Document Type: Original Article

Authors

1 Dept. of Operative Dentistry, School of Dentistry, Tehran University of Medical Sciences, International Campus, Tehran, Iran.

2 Dental Research Center, Tehran University of Medical Sciences, Tehran, Iran.

3 Dentist, Tehran University of Medical Sciences, International Campus, School of Dentistry, Tehran, Iran.

4 Dept. of Epidemiology and Biostatistics, Dept. of Public Health, School of Dentistry, Tehran University of Medical Sciences, Tehran, Iran.

Abstract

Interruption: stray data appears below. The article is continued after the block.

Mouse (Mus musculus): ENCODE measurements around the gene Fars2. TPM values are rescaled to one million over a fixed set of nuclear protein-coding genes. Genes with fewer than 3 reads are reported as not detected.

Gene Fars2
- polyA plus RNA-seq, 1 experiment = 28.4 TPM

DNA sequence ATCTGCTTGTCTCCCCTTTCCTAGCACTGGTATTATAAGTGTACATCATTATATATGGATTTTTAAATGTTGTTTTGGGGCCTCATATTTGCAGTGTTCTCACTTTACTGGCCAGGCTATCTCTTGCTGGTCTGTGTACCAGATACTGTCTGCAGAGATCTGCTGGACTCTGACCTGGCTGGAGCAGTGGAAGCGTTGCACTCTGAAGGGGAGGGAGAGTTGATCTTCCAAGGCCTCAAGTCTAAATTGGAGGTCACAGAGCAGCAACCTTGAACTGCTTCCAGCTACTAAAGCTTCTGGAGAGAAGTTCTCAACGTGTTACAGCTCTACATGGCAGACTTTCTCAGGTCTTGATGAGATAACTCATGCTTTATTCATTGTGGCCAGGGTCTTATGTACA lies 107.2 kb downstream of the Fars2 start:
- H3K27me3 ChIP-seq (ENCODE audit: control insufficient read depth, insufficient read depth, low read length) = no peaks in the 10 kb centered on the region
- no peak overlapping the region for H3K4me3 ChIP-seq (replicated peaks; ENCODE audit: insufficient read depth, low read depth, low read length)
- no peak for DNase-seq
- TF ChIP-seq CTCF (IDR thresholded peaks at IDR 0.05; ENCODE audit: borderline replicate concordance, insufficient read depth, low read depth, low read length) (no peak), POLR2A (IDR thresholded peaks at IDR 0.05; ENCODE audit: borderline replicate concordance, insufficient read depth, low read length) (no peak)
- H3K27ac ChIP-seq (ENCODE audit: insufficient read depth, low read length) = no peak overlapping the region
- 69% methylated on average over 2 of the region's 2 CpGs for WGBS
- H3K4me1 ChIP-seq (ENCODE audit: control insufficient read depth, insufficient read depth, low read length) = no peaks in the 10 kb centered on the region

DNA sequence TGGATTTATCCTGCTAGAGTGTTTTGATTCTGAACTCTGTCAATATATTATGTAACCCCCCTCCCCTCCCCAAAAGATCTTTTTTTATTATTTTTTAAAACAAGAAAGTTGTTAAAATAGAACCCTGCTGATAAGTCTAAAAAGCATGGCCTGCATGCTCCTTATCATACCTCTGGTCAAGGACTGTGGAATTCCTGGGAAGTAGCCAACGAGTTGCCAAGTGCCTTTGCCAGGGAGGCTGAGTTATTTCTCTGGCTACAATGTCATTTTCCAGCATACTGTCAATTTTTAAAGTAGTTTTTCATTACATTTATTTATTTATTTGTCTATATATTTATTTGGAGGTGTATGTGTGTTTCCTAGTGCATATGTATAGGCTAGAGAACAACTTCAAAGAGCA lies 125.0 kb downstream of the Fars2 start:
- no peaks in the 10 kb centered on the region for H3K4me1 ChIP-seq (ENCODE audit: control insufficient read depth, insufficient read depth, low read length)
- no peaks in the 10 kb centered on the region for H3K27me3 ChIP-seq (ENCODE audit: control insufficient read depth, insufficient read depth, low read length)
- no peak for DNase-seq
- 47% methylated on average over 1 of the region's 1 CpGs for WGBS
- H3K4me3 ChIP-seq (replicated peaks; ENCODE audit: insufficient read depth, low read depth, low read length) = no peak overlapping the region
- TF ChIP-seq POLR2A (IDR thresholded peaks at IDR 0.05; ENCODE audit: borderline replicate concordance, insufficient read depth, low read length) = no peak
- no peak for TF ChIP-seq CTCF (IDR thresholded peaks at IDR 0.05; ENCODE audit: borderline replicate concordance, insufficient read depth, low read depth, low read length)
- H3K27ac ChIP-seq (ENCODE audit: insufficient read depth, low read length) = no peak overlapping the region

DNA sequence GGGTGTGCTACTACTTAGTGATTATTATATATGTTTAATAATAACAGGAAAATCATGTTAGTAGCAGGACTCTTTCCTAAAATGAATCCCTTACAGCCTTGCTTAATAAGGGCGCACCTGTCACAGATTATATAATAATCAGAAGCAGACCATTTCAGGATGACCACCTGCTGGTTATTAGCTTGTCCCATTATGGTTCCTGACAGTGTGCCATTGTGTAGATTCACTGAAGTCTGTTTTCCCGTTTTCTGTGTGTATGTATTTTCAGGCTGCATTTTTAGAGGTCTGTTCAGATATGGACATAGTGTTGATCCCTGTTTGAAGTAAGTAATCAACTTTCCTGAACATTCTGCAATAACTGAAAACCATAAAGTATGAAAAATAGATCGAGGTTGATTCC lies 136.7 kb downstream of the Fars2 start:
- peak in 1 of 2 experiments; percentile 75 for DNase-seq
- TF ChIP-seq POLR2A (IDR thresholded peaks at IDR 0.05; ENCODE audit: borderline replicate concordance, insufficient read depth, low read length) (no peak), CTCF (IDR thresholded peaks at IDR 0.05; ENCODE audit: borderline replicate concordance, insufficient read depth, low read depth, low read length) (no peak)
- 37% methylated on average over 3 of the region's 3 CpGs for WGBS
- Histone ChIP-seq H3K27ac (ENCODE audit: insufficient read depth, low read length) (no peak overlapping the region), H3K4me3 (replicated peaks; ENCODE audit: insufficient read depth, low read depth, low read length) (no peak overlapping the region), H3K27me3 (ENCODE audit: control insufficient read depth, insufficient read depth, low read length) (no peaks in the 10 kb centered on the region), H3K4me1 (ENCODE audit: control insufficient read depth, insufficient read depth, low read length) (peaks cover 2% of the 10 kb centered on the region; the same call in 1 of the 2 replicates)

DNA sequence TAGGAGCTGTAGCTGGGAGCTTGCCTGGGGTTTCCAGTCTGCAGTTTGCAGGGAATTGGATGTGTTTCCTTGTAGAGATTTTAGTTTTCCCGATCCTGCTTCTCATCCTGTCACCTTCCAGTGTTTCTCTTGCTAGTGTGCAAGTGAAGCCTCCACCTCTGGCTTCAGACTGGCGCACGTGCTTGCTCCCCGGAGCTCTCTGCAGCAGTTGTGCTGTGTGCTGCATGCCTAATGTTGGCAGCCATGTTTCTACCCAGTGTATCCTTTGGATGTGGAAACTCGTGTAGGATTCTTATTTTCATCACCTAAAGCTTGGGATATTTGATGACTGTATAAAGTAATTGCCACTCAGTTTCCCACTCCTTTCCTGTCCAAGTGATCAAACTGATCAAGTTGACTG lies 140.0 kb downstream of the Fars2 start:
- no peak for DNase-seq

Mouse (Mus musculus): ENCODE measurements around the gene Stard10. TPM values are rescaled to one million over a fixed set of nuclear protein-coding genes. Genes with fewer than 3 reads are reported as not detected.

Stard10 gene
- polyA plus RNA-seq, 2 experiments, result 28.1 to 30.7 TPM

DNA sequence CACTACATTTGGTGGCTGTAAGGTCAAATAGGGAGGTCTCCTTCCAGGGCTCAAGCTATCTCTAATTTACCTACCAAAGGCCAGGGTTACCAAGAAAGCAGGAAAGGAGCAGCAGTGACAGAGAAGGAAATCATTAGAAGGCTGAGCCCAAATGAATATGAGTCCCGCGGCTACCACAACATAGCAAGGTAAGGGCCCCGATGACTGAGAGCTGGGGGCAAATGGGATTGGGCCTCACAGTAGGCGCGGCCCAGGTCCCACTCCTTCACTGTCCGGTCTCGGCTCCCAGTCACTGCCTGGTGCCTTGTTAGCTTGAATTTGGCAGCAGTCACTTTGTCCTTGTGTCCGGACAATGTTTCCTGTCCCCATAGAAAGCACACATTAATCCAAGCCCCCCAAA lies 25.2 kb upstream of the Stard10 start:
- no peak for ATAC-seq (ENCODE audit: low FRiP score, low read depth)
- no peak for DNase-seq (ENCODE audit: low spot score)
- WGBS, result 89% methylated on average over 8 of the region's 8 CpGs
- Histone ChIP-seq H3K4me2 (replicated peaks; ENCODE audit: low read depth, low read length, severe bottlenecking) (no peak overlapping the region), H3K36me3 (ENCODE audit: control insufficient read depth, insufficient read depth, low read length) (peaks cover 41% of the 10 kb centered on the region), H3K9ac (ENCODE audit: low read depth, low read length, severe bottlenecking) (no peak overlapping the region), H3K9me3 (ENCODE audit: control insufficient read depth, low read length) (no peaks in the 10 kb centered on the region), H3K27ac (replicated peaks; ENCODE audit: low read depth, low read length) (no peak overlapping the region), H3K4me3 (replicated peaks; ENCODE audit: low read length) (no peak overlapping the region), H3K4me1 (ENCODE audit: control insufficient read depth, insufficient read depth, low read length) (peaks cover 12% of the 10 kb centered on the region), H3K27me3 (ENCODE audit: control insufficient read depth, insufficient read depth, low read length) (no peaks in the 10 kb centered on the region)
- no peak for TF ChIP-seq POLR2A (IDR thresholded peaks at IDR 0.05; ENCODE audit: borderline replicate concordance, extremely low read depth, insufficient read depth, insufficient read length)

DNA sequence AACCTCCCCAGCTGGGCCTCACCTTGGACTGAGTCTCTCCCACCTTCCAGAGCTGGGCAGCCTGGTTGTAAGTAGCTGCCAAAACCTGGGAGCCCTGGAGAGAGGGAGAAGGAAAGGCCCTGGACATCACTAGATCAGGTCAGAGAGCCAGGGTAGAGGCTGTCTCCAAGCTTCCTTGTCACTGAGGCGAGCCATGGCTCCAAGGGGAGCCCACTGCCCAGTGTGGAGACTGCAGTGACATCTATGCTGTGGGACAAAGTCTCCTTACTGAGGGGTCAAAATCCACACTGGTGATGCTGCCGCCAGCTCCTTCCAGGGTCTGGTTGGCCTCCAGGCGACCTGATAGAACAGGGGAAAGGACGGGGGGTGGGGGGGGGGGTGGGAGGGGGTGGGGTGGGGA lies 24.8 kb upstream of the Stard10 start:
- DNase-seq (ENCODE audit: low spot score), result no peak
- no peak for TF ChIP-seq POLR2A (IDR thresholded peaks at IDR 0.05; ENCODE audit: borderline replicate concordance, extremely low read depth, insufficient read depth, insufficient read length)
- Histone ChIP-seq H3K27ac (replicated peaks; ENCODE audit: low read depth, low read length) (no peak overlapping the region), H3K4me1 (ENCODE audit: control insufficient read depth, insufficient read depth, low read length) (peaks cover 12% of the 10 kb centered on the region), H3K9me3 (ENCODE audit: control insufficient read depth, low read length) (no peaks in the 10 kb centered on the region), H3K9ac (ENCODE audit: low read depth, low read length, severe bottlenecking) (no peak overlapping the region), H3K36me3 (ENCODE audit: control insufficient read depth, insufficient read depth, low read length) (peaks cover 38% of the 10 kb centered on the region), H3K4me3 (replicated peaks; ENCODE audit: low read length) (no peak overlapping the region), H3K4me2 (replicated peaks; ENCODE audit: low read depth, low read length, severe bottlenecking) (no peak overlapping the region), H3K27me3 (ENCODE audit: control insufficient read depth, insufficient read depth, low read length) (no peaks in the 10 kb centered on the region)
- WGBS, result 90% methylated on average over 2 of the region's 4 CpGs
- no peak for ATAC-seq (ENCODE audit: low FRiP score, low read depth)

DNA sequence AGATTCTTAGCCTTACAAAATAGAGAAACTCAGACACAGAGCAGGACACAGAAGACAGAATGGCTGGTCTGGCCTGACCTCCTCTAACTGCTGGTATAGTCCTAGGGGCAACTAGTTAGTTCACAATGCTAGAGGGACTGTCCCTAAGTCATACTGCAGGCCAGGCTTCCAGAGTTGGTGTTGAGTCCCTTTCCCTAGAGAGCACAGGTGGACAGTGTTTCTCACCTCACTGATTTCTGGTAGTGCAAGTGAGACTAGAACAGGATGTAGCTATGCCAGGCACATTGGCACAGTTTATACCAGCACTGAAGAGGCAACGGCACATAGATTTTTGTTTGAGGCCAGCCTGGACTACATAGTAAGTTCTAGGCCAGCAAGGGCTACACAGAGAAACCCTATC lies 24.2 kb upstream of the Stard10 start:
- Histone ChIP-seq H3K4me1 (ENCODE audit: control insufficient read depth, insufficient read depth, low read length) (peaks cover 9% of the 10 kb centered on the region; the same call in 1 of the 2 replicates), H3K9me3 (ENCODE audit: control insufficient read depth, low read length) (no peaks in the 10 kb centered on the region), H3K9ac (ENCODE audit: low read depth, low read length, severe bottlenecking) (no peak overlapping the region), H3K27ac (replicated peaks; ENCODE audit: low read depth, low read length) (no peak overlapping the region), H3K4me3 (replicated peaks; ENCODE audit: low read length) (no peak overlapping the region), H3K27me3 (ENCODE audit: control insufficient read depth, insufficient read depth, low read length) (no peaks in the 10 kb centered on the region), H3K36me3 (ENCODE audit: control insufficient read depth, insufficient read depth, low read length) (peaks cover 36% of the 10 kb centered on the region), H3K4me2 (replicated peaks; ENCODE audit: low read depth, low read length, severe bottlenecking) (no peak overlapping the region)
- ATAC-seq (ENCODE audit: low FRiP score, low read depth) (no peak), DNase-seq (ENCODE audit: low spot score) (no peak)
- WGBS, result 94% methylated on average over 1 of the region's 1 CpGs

Statement of the Problem: Acidic foods and drinks can erode composite resins. Silorane-based composite is a new low shrinkage composite with higher hydrophobicity which might resist the erosive effect of beverages.Purpose: The aim of this study was to determine the effects of 100% orange juice and non-alcoholic carbonated beer on microhardness of a silorane-based composite in comparison with two methacrylate-based composite resins.Materials and Method: Ninety disc-shaped composite specimens were fabricated of Filtek P90, Filtek Z350 XT Enamel and Filtek Z250 (3M-ESPE) (n=30) and randomly divided into 3 subgroups of 10.Group 1 was immersed in distilled water, group 2 in 100% orange juice, and group 3 in non-alcoholic beer for 3 h/day. Primary, secondary and final Vickers microhardness tests were performed at the beginning of the study and 7 and 28 days later. Surface of 2 specimens in each group was evaluated under scanning electron microscope on day 28. Data were analyzed using repeated measures of ANOVA model (α=0.05).Results: The primary and secondary microhardness of P90 was significantly lower than that of Z350, and Z250 (p< 0.001). Microhardness of Z350 was also lower than that of Z250 (p= 0.002). On day 28, microhardness of P90 was lower than Z250 and Z350 (p< 0.001); however, microhardness values of Z250 and Z350 were not significantly different (p= 0.054). Microhardness of specimens subjected to non-alcoholic beer was significantly lower than that of controls (p= 0.003). Meanwhile, the microhardness value of resins in orange juice was somewhere between the two mentioned values with no significant difference with any of them (p> 0.05).Conclusion: Although 28 days of immersion in 100% orange juice and non-alcoholic beer decreased the microhardness of all specimens, P90 experienced the greatest reduction of microhardness and non-alcoholic beer had the highest effect on reducing microhardness.